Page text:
In this audio interview, BYU graduate Yeah Samake shares the story of his father’s vision for education which raised an entire family from hunger to prominence.  We’ll hear how his actions eliminating corruption as Mayor of a small town brought him to the attention of national leaders in Mali, and what he hopes to accomplish if elected President of Mali in April of 2012.  You’ll also learn what it’s like for brother and sister Samake and their children to be the only members of The Church of Jesus Christ of Latter-day Saints in a country with a population which is 90% Muslim.

    That’s this week on The Cricket and Seagull.

    The year 2011 has been a great year for Samake 2012. The support is mounting in Mali as Yeah attempts to win the hearts of the 14 million Malians. With the help of Yeah’s wife, Marissa, the campaign has compiled a chronicle of our journey in Mali thus far.

    Samake 2012: A Year in Review 

    NOTE: It does take a bit to load. Please click on the first slide to make it bigger and then click on “Show Details” in the bar above. The arrows on that same bar will take you through the whole timeline.

    Thank you for all the support you have been to Samake 2012 in 2011. The year 2012 will spell great challenges but also great rewards as the election is held in April. Please continue to support us at and make events like those shown above possible. We cannot win without you. Mali deserves a better future.


    Although Yeah has been attending events and meetings in Utah and New York, the PACP party members continue to spread the world in their own meetings. Our party members are clearly committed to Yeah Samake’s vision for Mali. This past week, there were three very important meetings. The first was a meeting for the women in Mali to address their concerns;. Women play an essential role because they are the breath of Mali and they can encourage one another to come to the polls in huge droves. The second meeting was held at PACP headquarters by Party Woman Leader Assa Sidibé. There were about 20 women community leaders from Bamako’s different regions. They spoke about the most important issues and Yeah’s commitment to the people. The third meeting was very similar to the second but it was officiated by Party Secretary – General Fomba. They introduced 25 community leaders to what Yeah and PACP stand for. These meetings are necessary to educate the voters.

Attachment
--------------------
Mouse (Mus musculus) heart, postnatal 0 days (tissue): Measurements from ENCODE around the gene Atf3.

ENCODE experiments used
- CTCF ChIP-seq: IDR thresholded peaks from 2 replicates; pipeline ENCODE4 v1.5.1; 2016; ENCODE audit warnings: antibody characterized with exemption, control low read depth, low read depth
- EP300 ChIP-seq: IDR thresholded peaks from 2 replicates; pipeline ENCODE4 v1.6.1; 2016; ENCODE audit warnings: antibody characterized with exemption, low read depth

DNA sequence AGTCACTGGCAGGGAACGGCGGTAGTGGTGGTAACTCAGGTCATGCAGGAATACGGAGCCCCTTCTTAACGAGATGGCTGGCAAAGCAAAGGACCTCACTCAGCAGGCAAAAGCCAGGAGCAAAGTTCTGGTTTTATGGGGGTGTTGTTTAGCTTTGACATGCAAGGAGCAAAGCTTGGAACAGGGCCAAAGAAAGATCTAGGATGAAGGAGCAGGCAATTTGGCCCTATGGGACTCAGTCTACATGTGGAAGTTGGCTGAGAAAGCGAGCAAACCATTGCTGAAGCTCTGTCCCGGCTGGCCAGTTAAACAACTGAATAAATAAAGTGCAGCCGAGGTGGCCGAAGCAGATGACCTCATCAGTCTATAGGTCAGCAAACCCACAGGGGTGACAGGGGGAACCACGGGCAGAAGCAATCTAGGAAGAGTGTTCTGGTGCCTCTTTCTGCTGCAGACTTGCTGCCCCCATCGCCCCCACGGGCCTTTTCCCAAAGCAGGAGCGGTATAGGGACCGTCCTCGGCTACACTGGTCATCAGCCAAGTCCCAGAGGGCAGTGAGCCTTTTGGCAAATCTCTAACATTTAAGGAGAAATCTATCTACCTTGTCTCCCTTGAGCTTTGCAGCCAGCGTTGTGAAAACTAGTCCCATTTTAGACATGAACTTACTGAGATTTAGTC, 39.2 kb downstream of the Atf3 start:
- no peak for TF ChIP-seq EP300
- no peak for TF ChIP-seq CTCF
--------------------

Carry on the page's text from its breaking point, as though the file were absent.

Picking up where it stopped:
Read more about the meetings from Marissa Samake’s perspective on her blog at:

    This past week has seen an amazing development for a few of the 704 mayors of Mali. Invited by Yeah Samake and the Utah League of Cities and Towns, these mayors came to Utah to participate in a sharing of information and training. This is the first time an event of such nature has taken place between Utah and Mali. The idea behind bringing the mayors was to allow a partnership to be built between mayors in Utah and mayors in Mali.

    “As Mayor of Ouelessebougou, Samake is trying to improve conditions in his community and raise the level of ethics in his country’s government. His push for transparency in a developing democracy is building confidence among communities, improving programs and services, raising tax collection rates, and bringing people out of the shroud of illiteracy that has dominated Mali for generations.” (The Cafe, Nov 28th 2011)